Fine control will take time to develop. The result is a pulsating overtone adding richness to a remote sounding, fluting melody.

Kargyraa – this style relies upon vibrations other than those normally produced by the vocal cords. A low fundamental is used to create a powerful percussive sounds. Harmonics are created in an open mouth as in basic khoomei. Use jaw and lip changes freely. It is easy to combine this with sygyt to create chylandyk.

While able to perform kargyraa, I cannot explain the mechanism used in its production. A tightening of part of the throat is involved as is a push from the diaphragm. [Forcing more air through a restricted passageway would accelerate it and may act to overload the vocal cords, changing their vibration frequency?] As my singing practice continues I realize that an ability to relax the lower portions of the throat allows surfaces deeper in the chest to resonate and enhance tonal quality. Sygyt singing is a very good warm up for kargyraa.

Kargyraa may be learned by “huffing” air forcefully at the lowest pitch you can create, or at some level below that recognizable note. In time you should feel a regular percussive movement. When you find that you can engage that “motor”, rise the pitch until clear overtones emerge. The amount of expelled air needed to sing passages of length may seem daunting at first. With practice you will expend less breath in generating desired sounds and can sing for longer periods. Achieving the correct throat movement is the more difficult aspect of kargyraa. As I shift from a normally sung vowel into this movement, I tighten my throat and stomach slightly, As I go from khoomei to kargyraa, I open the upper throat.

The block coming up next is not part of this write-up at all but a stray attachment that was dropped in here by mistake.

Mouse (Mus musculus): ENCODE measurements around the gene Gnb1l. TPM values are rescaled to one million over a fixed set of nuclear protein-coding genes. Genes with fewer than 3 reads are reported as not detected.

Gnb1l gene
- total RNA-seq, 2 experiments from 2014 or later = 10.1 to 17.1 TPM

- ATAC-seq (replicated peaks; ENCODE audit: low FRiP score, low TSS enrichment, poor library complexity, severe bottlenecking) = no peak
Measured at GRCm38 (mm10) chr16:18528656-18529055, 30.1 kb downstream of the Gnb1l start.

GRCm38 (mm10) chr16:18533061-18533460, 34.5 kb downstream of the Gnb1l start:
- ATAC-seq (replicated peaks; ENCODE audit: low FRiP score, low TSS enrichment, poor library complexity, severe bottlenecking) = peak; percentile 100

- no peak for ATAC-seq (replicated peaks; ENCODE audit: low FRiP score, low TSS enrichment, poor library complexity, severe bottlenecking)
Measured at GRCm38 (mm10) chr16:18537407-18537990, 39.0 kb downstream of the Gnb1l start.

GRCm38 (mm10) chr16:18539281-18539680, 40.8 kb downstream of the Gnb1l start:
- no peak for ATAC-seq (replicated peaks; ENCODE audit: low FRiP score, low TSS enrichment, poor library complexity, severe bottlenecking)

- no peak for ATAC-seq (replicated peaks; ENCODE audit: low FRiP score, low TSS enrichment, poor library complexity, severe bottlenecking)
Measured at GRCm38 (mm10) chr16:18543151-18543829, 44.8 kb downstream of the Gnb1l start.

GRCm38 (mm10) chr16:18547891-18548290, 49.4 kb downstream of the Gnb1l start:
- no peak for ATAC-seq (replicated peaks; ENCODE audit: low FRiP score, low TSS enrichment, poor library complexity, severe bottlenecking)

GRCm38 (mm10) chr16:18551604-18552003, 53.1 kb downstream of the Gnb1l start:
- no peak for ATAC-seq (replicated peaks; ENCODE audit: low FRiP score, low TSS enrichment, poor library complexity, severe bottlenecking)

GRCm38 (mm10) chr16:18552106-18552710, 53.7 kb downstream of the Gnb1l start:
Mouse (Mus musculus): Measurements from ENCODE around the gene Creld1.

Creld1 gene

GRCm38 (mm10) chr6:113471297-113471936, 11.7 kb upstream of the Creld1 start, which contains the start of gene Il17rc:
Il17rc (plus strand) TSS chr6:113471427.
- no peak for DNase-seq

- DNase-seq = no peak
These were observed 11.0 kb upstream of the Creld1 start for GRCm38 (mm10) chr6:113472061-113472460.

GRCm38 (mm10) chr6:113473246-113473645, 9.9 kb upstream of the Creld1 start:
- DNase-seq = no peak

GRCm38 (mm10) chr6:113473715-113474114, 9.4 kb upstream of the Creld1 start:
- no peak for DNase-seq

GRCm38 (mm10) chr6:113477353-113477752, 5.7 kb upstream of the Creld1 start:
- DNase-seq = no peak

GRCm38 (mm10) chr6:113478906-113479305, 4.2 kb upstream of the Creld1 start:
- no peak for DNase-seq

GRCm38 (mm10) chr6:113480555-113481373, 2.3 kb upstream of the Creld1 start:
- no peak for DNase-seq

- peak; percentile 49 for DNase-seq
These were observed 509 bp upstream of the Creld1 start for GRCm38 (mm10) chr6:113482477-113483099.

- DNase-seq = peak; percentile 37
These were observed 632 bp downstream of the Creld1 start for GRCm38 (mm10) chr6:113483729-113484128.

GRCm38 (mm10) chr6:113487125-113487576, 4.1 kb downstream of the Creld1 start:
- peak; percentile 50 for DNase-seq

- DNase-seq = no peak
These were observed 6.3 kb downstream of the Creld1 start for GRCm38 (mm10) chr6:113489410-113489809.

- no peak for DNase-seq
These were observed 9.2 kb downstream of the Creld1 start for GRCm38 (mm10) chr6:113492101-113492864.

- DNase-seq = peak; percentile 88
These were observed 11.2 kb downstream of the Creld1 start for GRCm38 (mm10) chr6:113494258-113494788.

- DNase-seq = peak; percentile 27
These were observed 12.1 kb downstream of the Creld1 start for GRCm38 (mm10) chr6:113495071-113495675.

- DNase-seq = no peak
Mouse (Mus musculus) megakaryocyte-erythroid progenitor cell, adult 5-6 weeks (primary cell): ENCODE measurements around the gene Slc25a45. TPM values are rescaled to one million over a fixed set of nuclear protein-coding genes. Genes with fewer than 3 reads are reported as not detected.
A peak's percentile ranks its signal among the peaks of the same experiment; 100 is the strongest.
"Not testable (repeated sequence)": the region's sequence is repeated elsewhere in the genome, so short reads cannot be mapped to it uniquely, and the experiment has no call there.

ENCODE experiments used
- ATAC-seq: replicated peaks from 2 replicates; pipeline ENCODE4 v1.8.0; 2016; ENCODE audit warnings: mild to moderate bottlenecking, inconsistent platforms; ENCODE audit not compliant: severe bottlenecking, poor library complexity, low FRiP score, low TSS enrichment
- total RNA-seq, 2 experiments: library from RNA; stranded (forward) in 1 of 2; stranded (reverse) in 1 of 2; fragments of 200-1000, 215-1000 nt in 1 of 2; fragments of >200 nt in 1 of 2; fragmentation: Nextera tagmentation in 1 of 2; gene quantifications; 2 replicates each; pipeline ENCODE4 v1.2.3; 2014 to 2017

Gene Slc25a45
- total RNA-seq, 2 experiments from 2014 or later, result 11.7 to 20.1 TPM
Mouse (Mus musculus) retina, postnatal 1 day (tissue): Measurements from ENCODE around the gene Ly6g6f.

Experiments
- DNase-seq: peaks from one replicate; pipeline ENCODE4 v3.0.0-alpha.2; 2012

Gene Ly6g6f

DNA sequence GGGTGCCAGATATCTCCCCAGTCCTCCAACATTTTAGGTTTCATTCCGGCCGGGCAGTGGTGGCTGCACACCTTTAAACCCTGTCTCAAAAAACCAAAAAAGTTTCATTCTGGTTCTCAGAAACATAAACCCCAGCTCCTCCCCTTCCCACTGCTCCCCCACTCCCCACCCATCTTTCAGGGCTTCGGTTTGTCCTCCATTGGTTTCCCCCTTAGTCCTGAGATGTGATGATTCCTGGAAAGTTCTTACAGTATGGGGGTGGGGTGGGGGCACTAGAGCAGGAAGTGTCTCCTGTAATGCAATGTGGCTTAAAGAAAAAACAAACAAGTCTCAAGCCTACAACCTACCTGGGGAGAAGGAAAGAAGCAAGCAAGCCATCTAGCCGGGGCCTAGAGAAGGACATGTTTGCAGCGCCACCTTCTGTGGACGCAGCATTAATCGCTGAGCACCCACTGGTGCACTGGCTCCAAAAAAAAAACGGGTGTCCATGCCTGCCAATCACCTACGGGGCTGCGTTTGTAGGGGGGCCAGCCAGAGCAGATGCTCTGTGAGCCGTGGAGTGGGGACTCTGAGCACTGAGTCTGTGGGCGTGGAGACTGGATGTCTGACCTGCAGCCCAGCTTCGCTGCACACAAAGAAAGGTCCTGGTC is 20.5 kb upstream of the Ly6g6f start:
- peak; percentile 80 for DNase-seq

Dairy products should be avoided before singing as they create mucous in the throat. Milk chocolate seems to be especially effective at this.

As mentioned above, the new sensations your throat will experience was you initially try throat-singing will likely bring on coughing; it tickles. Until your throat becomes accustomed to this you should not push too rapidly. Do only a little each day. Throat-singing is good for your voice, sustained coughing is not.

Fall 2002 Meeting Notes


Friday, November 1, 2002
Saturday, November 2, 2002
Exploratorium/San Francisco State
Local Host: Jim Lockhart

Friday Workshops (at the Exploratorium)

“New Teacher Workshop”Paul Robinson, Lonnie Grimes, Dan Burns and Dean Bairdpresented this workshop to an appreciative group of about 20 new and veteran teachers.

“Amusement Park Physics”

Clarence Bakken presented this PTRA workshop to a group of approximately 12 teachers.

Friday Evening Social at the Exploratorium

5:00 – 7:30 The Exploratorium was open for physics teachers and their families to enjoy from about 5:15 until the talks started at 7:30.